Sunday, October 16, 2011

Out on the Moor

Well, this week galloped by  -literally. I was working in my studio yesterday when I heard a strange crunching noise. I couldn’t place it right away. I could tell that it was something coming up our gravel drive, but it didn’t sound like a car and it didn’t sound like people walking either. I looked out of my window just in time to see a heard of wild ponies, about ten of them, walking up the drive and into the garden. They’re quite light footed. It wasn’t a plodding sound like you would expect  -more of a little tiptoe dancing sort of sound.
I shouted to Brian and we both ran out, arms spread wide, to try and chase them out the gate and back on to the lane. Luckily, we were in time to round them up before they had a chance to spread out and cause havoc. When we first moved to our house, many years ago, I loved it when the ponies came in, but now, having seen what they can do, the charm has worn thin. The first time they came in, they ate all of the newly planted roses and left hoof prints and pony droppings all over the garden. They always look so very guilty, as if they know exactly what they’ve done wrong, when we chase them away. I wish I’d had time to photograph them, but it was far more important to get them out!

Here’s a fine picture of Buster looking noble next to the stone lion creature. He knows he’s handsome!

We’ve been out on the moor again in the good weather. We came across this signpost. You’ll just have to imagine what goes on, on a “permissive” bridleway!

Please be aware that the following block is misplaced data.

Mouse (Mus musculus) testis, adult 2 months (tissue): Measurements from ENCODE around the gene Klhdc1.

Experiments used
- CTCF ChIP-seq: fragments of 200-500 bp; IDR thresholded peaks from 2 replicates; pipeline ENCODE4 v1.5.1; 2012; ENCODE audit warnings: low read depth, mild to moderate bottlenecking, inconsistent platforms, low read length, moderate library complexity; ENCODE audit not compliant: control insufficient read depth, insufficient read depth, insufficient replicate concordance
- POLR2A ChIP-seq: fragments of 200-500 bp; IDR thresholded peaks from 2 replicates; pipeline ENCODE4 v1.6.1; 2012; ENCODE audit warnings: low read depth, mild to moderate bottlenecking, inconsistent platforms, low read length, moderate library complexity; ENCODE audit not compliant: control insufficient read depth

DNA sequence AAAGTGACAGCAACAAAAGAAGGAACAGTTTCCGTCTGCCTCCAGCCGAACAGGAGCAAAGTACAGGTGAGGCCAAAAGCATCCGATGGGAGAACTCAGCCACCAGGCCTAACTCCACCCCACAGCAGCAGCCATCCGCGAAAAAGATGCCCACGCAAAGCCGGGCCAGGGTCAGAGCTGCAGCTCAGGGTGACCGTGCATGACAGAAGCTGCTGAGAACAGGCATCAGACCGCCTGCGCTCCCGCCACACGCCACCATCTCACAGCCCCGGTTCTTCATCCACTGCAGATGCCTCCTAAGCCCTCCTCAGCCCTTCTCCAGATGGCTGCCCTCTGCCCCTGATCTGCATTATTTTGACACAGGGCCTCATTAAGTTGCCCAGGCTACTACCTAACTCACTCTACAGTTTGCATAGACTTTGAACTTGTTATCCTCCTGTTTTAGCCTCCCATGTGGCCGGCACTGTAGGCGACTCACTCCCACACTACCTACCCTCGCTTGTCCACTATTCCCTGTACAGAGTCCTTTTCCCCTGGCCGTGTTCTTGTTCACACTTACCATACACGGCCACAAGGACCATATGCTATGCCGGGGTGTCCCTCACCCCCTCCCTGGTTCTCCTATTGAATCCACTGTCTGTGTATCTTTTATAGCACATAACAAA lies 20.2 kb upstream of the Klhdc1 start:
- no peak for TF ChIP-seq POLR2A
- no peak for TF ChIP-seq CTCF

This picture is of a small stone circle that is actually a ceremonial circle (as far as we 21st century people know) and not a hut circle where people lived. The stones are low and unimposing but it’s a strange place with strange energy. We always approach it with caution because people still use it for various purposes. This looks like – well, I’m not sure really (but nothing bad as far as I can tell). Interesting pattern though. The stone trough in the middle is a focal point for much of what ever goes on. I expect who ever put the coins there won’t mind a photo taken of them since they’re right out in the open. Hope it’s prosperity!

We have been meaning to visit Okehampton Castle for ages  - since spring actually. Unfortunately, it closes at the end of September and we’ll have to wait until spring again. This was taken from the road just by the gate. It’s an interesting, very early Norman castle and it’s said to be haunted by Lady Howard who rides out in a coach with a headless coachman. Now that would be worth seeing. Or maybe NOT!  Just a bit of ghoulish information for you all this week. I know it’s early for Halloween but why wait.

"My ladye hath a sable coach,
And horses two and four;
My ladye hath a black blood-hound
That runneth on before.
My ladye's coach hath nodding plumes,
The driver hath no head;
My ladye is an ashen white,
As one that long is dead.

"Now pray step in," my ladye saith,
"Now pray step in and ride."
I thank thee, I had rather walk
Than gather by thy side.
The wheels go round without a sound
Or tramp or turn of wheels;
As cloud at night, in pale moonlight,
Along the carriage steals.

I'd rather walk a hundred miles
And run by night and day
Than have the carriage halt for me
And hear the ladye say:
"Now pray step in, and make no din,
Step in with me and ride;
There's room I trow, by me for you,
And all the world beside.""

1 comment:

  1. He is one of the most handsome fellows I have ever seen!!